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potassium chloride and
calcium chloride irrigant
----------Ringer's Irrigation, USP
FOR ALL GENERAL IRRIGATION, WASHING AND RINSING PURPOSES
Not For Injection By Usual Parenteral Routes
Semi-rigid Irrigation Container
These products are sterile, nonpyrogenic solutions of electrolytes in water for injection intended only for sterile irrigation, washing and rinsing purposes.
Each 100 mL of Ringer’s Irrigation, USP contains: Sodium chloride 860 mg; potassium chloride 30 mg; calcium chloride dihydrate 33 mg. The pH is 5.7 (5.0 — 7.5). The solution is isotonic (309 mOsmol/liter, calc.) and has the following electrolyte content (mEq/liter): Na+ 147.5; K+ 4; Ca++ 4.5; Cl− 156.
The solution contains no bacteriostat, antimicrobial agent or added buffer and is intended only for use as single-dose or short procedure irrigation. When smaller volumes are required the unused portion should be discarded. Ringer’s Irrigation, USP may be classified as a sterile irrigant, wash, rinse and pharmaceutical vehicle.
Calcium Chloride, USP is chemically designated calcium chloride dihydrate (CaCl2 • 2H2O), white fragments or granules freely soluble in water.
Potassium Chloride, USP is chemically designated KCl, a white granular powder freely soluble in water.
Sodium Chloride, USP is chemically designated NaCl, a white crystalline powder freely soluble in water.
Water for Injection, USP is chemically designated H2O.
The semi-rigid container is fabricated from a specially formulated polyolefin. It is a copolymer of ethylene and propylene. The container requires no vapor barrier to maintain the proper drug concentration.
Solutions in contact with the plastic container may leach out certain chemical components from the plastic in very small amounts; however, biological testing was supportive of the safety of the plastic container materials.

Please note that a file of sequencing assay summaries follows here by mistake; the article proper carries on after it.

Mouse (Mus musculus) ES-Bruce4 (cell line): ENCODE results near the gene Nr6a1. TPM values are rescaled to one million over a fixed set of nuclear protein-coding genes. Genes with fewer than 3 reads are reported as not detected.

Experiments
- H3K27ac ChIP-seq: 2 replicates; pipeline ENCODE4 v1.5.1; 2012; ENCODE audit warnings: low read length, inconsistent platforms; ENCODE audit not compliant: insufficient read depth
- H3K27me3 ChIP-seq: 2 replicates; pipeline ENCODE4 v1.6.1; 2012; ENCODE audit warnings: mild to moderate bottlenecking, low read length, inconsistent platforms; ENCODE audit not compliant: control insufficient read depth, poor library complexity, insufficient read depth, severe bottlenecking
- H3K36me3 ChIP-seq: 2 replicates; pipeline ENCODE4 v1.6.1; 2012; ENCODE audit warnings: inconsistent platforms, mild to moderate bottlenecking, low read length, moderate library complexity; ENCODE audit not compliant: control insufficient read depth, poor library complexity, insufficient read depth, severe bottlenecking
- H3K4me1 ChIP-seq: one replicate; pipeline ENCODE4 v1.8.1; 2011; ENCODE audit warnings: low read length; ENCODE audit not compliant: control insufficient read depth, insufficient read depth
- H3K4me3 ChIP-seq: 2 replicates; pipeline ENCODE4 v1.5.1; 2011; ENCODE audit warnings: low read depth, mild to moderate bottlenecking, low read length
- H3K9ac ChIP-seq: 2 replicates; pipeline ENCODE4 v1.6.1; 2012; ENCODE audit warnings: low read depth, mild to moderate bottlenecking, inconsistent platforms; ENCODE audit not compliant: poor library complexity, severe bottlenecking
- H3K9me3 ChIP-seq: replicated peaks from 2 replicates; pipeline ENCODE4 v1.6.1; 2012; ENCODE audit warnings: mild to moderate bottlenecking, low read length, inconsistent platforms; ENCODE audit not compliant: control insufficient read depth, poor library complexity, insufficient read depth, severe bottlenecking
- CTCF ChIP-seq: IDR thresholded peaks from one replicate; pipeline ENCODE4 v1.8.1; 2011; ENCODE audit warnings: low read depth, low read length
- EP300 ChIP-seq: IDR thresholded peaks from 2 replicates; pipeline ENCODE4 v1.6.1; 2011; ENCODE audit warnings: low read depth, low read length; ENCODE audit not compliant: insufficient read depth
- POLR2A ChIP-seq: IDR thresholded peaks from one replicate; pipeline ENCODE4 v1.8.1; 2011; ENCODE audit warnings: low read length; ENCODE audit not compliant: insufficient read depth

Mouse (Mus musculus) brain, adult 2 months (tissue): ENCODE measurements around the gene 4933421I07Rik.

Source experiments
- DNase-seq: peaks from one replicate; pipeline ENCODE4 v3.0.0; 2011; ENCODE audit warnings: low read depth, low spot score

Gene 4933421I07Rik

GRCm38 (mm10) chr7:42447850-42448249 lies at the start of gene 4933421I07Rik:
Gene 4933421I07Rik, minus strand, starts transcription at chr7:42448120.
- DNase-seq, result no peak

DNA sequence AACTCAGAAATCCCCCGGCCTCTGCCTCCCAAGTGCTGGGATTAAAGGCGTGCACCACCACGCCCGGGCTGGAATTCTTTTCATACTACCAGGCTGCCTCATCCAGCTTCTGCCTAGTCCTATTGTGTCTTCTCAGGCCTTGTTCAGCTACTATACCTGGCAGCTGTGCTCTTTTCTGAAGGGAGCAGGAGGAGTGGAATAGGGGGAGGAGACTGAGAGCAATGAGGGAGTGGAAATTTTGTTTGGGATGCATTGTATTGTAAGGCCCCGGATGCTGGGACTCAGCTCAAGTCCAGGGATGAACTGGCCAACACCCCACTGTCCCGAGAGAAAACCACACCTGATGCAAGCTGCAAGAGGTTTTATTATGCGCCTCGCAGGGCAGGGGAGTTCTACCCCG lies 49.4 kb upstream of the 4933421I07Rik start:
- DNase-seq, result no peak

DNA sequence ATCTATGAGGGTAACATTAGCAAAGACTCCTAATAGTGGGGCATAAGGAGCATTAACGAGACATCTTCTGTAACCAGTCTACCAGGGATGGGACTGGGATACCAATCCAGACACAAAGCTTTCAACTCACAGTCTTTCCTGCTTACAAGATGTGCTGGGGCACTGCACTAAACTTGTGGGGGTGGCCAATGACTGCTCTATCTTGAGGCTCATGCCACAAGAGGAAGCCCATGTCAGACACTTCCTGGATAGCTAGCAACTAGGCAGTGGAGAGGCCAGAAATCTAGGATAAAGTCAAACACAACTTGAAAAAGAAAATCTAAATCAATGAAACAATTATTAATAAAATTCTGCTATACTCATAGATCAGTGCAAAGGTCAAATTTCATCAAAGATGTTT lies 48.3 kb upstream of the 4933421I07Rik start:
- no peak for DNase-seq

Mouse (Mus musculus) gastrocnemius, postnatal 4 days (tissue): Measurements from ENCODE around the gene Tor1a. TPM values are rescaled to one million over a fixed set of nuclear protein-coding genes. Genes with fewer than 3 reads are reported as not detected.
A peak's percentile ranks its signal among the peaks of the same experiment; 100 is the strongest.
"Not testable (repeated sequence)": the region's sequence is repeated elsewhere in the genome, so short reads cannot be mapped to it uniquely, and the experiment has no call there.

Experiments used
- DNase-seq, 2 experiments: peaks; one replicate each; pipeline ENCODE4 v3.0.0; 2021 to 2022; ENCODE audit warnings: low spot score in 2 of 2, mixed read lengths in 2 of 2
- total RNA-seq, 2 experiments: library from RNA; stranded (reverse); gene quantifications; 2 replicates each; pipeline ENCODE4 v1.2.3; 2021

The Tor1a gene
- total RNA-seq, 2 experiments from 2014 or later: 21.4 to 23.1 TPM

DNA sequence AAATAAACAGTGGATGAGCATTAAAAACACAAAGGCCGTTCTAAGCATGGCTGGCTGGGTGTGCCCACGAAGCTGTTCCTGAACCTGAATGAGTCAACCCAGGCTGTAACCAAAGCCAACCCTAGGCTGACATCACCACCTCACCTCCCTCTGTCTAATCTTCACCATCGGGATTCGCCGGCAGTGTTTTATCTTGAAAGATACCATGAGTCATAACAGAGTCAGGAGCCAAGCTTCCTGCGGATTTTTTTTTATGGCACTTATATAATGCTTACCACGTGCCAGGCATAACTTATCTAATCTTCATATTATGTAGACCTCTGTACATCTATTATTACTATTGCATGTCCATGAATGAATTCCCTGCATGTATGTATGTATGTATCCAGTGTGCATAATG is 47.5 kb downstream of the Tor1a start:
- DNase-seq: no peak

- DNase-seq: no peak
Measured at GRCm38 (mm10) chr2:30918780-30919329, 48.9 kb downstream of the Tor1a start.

Exposure to temperatures above 25°C/77°F during transport and storage will lead to minor losses in moisture content. Higher temperatures lead to greater losses. It is unlikely that these minor losses will lead to clinically significant changes within the expiration period.
Ringer’s Irrigation, USP exerts a mechanical cleansing action for sterile irrigation of body cavities, tissues or wounds, indwelling urethral catheters and surgical drainage tubes, and for washing, rinsing or soaking surgical dressings, instruments and laboratory specimens. It also serves as a vehicle for drugs used for irrigation or other pharmaceutical preparations.
Ringer’s Irrigation, USP provides an isotonic irrigation with the same ionic constituents as Ringer’s Injection, USP, a modification of Ringer’s solution (also called Ringer’s mixture) originally used only as a topical physiologic salt solution.
Ringer’s Irrigation, USP is considered generally compatible with living tissues and organs.
Calcium Chloride in water dissociates to provide calcium (Ca++) and chloride (Cl−) ions. They are normal constituents of the body fluids and are dependent on various physiologic mechanisms for maintenance of balance between intake and output. Approximately 80% of body calcium is excreted in the feces as insoluble salts; urinary excretion accounts for the remaining 20%.
Potassium chloride in water dissociates to provide potassium (K+) and chloride (Cl−) ions. Potassium is the chief cation of body cells (160 mEq/liter of intracellular water). It is found in low concentration in plasma and extracellular fluids (3.5 to 5.0 mEq/liter in a healthy adult). Potassium plays an important role in electrolyte balance.
Normally about 80 to 90% of the potassium intake is excreted in the urine; the remainder in the stools and to a small extent, in the perspiration. The kidney does not conserve potassium well so that during fasting or in patients on a potassium free diet, potassium loss from the body continues resulting in potassium depletion.
Sodium chloride in water dissociates to provide sodium (Na+) and chloride (Cl−) ions. Sodium (Na+) is the principal cation of the extracellular fluid and plays a large part in the therapy of fluid and electrolyte disturbances. Chloride (Cl−) has an integral role in buffering action when oxygen and carbon dioxide exchange occurs in the red blood cells. The distribution and excretion of sodium (Na+) and chloride (Cl−) are largely under the control of the kidney which maintains a balance between intake and output.
Water is an essential constituent of all body tissues and accounts for approximately 70% of total body weight. Average normal adult daily requirement ranges from two to three liters (1.0 to 1.5 liters each for insensible water loss by perspiration and urine production).
Water balance is maintained by various regulatory mechanisms. Water distribution depends primarily on the concentration of electrolytes in the body compartments and sodium (Na+) plays a major role in maintaining physiologic equilibrium.
INDICATIONS AND USAGE
Ringer’s Irrigation, USP is indicated for all general irrigation, washing and rinsing purposes which permit use of a sterile, nonpyrogenic electrolyte solution.
NOT FOR INJECTION BY USUAL PARENTERAL ROUTES.